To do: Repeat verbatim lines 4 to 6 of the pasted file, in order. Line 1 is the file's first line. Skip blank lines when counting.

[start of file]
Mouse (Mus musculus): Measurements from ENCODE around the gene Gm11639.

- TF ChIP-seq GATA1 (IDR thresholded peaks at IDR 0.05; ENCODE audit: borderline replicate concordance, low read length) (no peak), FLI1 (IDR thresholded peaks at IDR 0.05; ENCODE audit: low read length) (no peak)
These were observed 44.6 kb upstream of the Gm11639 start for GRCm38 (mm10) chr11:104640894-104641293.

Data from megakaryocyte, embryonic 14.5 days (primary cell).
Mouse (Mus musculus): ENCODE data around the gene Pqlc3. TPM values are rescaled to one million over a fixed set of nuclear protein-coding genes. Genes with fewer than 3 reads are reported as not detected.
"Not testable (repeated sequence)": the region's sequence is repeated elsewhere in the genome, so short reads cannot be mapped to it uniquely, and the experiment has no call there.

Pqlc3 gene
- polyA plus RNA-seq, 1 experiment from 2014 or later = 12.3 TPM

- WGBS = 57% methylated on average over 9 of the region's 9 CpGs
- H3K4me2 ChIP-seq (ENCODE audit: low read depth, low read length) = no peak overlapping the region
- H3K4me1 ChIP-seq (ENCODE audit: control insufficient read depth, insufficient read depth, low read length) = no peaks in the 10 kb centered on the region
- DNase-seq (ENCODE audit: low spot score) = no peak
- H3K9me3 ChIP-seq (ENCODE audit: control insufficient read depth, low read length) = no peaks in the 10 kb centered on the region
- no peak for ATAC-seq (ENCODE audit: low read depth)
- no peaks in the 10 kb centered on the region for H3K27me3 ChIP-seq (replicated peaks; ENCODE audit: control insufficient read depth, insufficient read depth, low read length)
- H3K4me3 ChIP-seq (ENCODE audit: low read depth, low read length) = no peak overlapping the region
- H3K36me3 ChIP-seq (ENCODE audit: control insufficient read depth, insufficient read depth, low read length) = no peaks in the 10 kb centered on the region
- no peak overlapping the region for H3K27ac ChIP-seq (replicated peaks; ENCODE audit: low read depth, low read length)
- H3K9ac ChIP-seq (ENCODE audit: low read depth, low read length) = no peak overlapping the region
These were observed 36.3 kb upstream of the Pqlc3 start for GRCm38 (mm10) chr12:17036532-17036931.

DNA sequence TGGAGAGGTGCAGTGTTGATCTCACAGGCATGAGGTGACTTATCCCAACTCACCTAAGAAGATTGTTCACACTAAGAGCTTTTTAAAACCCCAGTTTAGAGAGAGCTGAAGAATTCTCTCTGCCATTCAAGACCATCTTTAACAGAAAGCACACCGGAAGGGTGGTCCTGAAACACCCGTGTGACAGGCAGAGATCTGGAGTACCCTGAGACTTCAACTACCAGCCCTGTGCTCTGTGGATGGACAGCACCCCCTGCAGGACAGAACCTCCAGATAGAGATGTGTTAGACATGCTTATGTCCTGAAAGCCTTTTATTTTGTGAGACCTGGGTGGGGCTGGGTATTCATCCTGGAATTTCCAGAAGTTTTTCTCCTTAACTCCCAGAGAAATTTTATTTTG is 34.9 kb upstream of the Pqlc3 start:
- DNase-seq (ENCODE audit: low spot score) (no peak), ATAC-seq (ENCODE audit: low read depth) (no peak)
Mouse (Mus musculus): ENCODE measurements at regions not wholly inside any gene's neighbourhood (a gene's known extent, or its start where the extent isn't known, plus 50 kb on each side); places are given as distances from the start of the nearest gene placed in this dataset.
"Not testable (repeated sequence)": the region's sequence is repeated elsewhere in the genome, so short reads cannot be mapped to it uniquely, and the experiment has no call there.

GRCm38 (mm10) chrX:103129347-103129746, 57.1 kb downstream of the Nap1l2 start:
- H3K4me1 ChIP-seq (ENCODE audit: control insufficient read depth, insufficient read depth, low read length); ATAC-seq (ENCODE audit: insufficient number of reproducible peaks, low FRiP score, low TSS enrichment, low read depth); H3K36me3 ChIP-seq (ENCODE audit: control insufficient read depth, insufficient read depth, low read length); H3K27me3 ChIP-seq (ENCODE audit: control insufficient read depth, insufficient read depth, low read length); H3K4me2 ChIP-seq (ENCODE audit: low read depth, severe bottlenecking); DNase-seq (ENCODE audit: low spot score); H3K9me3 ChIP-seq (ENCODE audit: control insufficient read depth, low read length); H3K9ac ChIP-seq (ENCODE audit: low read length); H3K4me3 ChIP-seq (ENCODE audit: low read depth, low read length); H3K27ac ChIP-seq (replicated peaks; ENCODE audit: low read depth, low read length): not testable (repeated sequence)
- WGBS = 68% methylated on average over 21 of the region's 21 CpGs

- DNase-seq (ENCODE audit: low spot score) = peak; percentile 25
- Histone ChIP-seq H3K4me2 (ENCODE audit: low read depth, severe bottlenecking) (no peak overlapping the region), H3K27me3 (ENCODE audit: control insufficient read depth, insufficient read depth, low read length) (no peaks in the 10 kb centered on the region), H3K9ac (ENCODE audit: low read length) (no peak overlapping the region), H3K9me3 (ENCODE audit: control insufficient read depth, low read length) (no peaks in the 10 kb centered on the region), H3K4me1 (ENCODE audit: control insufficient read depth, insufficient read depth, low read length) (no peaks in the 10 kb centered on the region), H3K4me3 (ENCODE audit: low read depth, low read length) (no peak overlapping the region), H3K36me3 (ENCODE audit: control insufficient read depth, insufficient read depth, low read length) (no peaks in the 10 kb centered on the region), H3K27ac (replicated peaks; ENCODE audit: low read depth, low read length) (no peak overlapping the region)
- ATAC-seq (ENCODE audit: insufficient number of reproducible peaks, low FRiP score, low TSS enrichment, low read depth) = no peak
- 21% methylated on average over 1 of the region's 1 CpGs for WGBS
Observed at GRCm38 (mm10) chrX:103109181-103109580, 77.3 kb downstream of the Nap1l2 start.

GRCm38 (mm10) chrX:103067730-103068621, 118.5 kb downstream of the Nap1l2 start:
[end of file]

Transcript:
Data from megakaryocyte, embryonic 14.5 days (primary cell).
Mouse (Mus musculus): ENCODE data around the gene Pqlc3. TPM values are rescaled to one million over a fixed set of nuclear protein-coding genes. Genes with fewer than 3 reads are reported as not detected.
"Not testable (repeated sequence)": the region's sequence is repeated elsewhere in the genome, so short reads cannot be mapped to it uniquely, and the experiment has no call there.